Sept. 20, 2021 — For the first time in Alabama’s known history, the state’s deaths have outpaced its births — a bleak consequence of the COVID-19 pandemic.
“Our state literally shrunk in 2020,” Scott Harris, MD, Alabama’s state health officer, said at a news conference. “It hasn’t happened before, nor has it even been close before.”
He said that according to available data, which dates back to the early 1900s, this phenomenon was not even seen during the flu pandemic of 1918, or Word War I or World War II.
There were 64,714 total deaths in the state last year, compared to 57,641 births, Harris said.
Only 40% of Alabama residents are fully vaccinated against COVID-19.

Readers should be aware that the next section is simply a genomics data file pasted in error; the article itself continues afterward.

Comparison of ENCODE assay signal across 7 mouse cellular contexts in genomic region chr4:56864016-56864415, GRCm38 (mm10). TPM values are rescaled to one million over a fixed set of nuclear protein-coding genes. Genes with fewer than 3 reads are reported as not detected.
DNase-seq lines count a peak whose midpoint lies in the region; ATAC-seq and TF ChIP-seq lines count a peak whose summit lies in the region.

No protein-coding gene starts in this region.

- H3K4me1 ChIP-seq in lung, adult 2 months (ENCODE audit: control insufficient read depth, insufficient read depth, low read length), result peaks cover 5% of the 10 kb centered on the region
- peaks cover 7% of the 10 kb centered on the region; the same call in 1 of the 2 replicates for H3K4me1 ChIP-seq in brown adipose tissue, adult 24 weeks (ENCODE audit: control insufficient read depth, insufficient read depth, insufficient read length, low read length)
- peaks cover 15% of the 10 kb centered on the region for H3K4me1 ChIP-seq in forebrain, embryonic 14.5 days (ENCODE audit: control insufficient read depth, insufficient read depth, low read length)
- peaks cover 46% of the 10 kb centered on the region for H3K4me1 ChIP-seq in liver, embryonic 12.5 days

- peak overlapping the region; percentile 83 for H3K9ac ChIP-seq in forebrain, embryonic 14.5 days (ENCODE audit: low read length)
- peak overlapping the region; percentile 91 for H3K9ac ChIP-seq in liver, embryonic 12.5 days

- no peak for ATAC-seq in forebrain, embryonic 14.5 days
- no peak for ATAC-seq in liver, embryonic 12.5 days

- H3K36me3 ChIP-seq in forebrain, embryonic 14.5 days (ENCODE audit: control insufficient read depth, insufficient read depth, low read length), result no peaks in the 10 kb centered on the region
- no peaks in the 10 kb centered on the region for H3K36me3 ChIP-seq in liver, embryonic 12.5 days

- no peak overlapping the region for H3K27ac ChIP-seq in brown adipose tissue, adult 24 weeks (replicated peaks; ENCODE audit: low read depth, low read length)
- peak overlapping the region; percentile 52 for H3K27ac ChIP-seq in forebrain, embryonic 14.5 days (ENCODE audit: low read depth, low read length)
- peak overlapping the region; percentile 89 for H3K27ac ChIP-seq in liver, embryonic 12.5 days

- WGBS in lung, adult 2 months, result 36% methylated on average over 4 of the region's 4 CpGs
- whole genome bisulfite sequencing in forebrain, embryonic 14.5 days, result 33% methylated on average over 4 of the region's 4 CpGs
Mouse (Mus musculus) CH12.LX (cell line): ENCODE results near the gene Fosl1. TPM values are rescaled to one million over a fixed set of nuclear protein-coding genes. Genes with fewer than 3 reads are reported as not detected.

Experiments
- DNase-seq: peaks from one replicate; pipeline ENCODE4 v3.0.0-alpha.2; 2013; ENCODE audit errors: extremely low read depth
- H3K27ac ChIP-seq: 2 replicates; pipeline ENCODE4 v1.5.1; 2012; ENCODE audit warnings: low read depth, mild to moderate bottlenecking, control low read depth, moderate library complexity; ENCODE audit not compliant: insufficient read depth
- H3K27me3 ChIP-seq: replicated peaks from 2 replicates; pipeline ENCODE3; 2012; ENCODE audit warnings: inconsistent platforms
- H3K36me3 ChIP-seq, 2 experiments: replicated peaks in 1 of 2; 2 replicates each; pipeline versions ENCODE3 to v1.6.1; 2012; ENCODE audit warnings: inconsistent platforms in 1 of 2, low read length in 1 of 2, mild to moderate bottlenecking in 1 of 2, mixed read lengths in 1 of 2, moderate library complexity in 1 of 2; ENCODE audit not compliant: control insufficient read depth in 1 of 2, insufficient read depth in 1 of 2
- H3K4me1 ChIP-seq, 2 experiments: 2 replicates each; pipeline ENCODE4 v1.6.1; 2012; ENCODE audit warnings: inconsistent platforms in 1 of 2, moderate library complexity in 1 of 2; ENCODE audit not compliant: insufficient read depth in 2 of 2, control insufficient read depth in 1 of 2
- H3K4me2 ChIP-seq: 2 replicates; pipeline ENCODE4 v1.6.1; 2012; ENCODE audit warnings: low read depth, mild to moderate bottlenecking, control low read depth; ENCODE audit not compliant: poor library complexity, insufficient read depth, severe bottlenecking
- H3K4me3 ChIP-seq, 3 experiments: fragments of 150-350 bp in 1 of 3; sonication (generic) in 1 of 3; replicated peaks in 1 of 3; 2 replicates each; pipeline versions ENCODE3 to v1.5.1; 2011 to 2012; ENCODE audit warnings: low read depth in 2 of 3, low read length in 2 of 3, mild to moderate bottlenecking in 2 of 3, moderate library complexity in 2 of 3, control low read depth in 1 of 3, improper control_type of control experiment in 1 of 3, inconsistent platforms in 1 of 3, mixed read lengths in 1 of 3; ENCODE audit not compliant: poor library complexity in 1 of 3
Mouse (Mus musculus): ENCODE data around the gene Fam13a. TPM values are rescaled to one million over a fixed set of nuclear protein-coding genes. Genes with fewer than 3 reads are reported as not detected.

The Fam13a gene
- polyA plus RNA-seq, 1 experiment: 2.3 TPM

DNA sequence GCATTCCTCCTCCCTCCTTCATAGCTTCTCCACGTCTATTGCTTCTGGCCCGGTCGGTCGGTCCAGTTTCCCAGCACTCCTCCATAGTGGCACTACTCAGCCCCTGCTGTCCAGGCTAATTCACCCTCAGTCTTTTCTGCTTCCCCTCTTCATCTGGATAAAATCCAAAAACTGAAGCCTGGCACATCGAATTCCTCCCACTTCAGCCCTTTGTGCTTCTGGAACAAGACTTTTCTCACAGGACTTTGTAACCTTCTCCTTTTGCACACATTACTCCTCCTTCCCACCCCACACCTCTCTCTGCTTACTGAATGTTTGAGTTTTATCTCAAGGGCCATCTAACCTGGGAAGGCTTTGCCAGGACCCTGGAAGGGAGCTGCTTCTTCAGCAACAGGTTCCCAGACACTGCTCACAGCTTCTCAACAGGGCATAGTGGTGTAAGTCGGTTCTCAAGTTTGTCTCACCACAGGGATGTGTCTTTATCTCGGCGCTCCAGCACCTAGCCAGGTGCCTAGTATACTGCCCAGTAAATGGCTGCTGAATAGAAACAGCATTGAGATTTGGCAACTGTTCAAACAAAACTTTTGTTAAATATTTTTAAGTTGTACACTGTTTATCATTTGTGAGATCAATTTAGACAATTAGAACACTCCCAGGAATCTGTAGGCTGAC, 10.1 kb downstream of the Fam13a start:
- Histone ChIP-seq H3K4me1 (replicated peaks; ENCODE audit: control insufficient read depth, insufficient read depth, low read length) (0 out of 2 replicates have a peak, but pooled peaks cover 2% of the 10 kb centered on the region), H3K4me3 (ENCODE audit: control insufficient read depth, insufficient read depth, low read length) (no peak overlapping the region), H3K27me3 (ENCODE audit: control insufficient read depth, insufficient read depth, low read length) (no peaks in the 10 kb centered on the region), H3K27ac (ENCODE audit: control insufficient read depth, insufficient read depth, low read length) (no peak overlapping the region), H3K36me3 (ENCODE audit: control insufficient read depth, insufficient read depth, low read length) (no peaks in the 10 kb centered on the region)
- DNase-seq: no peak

Harris pointed to the troubling statistic that 1 of 500 people in the U.S. have died of COVID-19 — which he called a “staggering number” — and noted that although the U.S. has less than 5% of the world’s population, it accounts for more than 15% of deaths.
“We’re continuing to have double-digit numbers of deaths reported on most days,” he said.
COVID-19 cases, hospitalizations, and deaths are continuing to climb. According to federal data, the U.S. saw more than 10,000 COVID-related deaths in 1 week. Some of the highest death tolls were seen in Texas, Georgia, and North Carolina.
The average U.S. COVID-19 daily death toll surpassed 2,000 this past weekend for the first time since March 1, according to a New York Times database.
Texas and Florida together account for more than 30% of those deaths.